this view an individual will have a right to the legal answer
which is forthcoming from the application of the above test.
Dworkin accepts the formal idea of the rule of law
set out above, labelling this the 'rule book' conception. This
requires that the government should never exercise power against
individuals except in accordance with rules which have been set
out in advance and made available to all.
Such values feature in any serious theory of justice.
However as Dworkin notes, this says little if anything about the
content of the laws which exist within a legal system. Those who
restrict the rule of law in this manner care about the content
of the law, but regard this as a matter of substantive justice,
which is 'an independent ideal, in no sense part of the ideal
of the rule of law'.
Dworkin argues that we should however also recognise
a rights-based conception of the rule of law. On this view citizens
have moral rights and duties with respect to one another, and
political rights against the state. These moral and political
rights should be recognised in positive law, so that they can
be enforced by citizens through the courts. The rule of law on
this conception is the ideal of rule by an accurate public conception
of individual rights. In the words of Dworkin, this view of the
rule of law 'does not distinguish, as the rule book conception
does, between the rule of law and substantive justice; on the
contrary it requires, as part of the ideal of law, that the rules
in the book capture and enforce moral rights'.
It does not mean that this conception of the rule of law is consistent
with only one theory of justice or freedom. There is no such argument.
It does mean that it is not independent of the particular theory
of justice, or vision of freedom, which constitutes its content
at any point in time.
Similar themes have been advanced by Sir John
Laws, writing extra-judicially. In an important series of articles
he articulated the role of the courts in the protection of fundamental
rights. The detailed
nature of the argument is not of immediate concern to us here.
Suffice it to say for the present that Sir John Laws presented
an essentially rights-based conception of law and the role of
the judge in cases involving fundamental rights. He posited a
higher order law which was binding on the elected Parliament,
with the courts as the guardian of both fundamental individual
rights, and what may be termed structural constitutional rights.
The thesis is premised on a particular conception of liberalism
and individual autonomy, with a divide drawn between positive
and negative rights. The rule of law is held to encompass an attachment
to freedom, certainty and fairness. The first of these elements
is the substantive component of the rule of law, while the second
and the third bring in the more traditional attributes of the
formal rule of law.
The important recent lecture by Lord Bingham on the
rule of law is also relevant in this regard, more especially because
it was given against the background of the Constitutional Reform
Act 2005. Lord
Bingham articulates eight principles that comprise the rule of
law. Certain of these principles address the more formal dimensions
of the rule of law. These include the idea that the law must be
accessible, and so far as possible, intelligible, clear and predictable;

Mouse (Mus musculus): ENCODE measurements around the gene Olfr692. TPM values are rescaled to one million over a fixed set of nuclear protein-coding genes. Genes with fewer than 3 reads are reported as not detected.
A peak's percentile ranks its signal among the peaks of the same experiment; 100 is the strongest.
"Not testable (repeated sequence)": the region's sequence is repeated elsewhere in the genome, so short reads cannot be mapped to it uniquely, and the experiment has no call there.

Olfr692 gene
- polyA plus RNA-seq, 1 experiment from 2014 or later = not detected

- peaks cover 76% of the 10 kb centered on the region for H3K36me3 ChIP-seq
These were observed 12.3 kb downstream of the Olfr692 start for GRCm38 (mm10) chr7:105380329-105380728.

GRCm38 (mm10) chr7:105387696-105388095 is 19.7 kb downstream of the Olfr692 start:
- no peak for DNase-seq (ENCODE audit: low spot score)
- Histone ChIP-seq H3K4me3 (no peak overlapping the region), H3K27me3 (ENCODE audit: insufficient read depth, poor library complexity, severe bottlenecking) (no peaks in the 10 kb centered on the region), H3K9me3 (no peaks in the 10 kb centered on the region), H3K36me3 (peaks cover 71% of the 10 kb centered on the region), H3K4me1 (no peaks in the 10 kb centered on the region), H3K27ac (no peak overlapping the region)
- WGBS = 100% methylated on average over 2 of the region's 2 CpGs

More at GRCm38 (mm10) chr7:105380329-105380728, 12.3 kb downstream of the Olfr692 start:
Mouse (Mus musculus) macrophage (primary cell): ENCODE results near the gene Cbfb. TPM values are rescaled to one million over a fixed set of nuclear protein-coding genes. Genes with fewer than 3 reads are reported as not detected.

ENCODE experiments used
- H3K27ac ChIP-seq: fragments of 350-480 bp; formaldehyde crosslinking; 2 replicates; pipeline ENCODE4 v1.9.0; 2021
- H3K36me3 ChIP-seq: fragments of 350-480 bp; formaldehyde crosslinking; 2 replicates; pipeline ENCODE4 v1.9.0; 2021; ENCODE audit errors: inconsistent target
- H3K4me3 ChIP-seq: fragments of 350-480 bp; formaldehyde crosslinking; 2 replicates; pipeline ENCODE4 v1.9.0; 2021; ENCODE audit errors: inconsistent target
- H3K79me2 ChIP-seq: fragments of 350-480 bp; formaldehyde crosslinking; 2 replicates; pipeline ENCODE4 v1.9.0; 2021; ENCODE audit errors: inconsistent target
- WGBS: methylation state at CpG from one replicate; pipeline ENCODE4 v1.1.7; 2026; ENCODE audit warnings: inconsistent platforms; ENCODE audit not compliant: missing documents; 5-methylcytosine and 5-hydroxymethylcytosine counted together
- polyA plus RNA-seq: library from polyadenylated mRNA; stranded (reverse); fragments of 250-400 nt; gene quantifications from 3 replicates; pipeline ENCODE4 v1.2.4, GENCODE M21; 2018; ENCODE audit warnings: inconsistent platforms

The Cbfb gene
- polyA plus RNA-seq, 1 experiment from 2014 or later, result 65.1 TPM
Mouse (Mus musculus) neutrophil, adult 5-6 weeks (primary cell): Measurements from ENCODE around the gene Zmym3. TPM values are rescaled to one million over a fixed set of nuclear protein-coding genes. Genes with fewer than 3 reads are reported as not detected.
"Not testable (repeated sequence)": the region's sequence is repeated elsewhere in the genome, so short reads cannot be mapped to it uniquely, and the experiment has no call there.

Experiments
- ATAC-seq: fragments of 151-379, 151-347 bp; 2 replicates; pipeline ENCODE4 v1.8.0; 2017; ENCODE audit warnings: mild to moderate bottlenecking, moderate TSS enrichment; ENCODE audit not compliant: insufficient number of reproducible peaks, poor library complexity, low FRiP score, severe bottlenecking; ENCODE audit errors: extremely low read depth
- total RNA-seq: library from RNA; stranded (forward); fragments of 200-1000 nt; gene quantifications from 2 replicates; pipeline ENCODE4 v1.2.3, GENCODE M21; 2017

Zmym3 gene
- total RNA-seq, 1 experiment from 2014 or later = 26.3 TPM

that questions of legal right and liability should ordinarily
be resolved by application of the law and not the exercise of
discretion; and that means should be provided for resolving without
prohibitive cost or inordinate delay bona fide civil disputes
which the parties themselves are unable to resolve.
It is however clear that Lord Bingham considers the
rule of law as extending beyond these basic precepts. He regards
it as including the central idea that the laws of the land should
apply equally to all, save to the extent that objective differences
justify differentiation, and that it demands that the law must
afford adequate protection for fundamental rights. Lord Bingham
expressly confronts the objection advanced by Raz to the inclusion
of fundamental rights within the rubric of the rule of law, but
disagrees with him in the following terms.
A state which savagely repressed or persecuted sections
of its people could not in my view be regarded as observing the
rule of law, even if the transport of the persecuted minority
to the concentration camp or the compulsory exposure of the female
children on the mountainside were the subject of detailed laws
duly enacted and scrupulously observed. So to hold would, I think,
be to strip the existing constitutional principle affirmed by
section 1 of the 2005 Act of much of its virtue and infringe the
fundamental compact which
underpins the rule of law.
It is equally clear that Lord Bingham views the principles
of judicial review as having their foundation in the rule of law.
Thus he states that 'ministers and public officers at all levels
must exercise the powers conferred on them reasonably, in good
faith, for the purpose for which the powers were conferred and
without exceeding the limits of such powers',
and 'adjudicative procedures provided by the state should be fair'.
Jowell has also articulated a view of the rule of
law, which has both a formal and a substantive dimension.
He accepts that one must be careful about equating the rule of
law with the substance of particular rules. He accepts also that
a significant part of the rule of law is concerned with procedure
or form as opposed to substance. Jowell does however believe that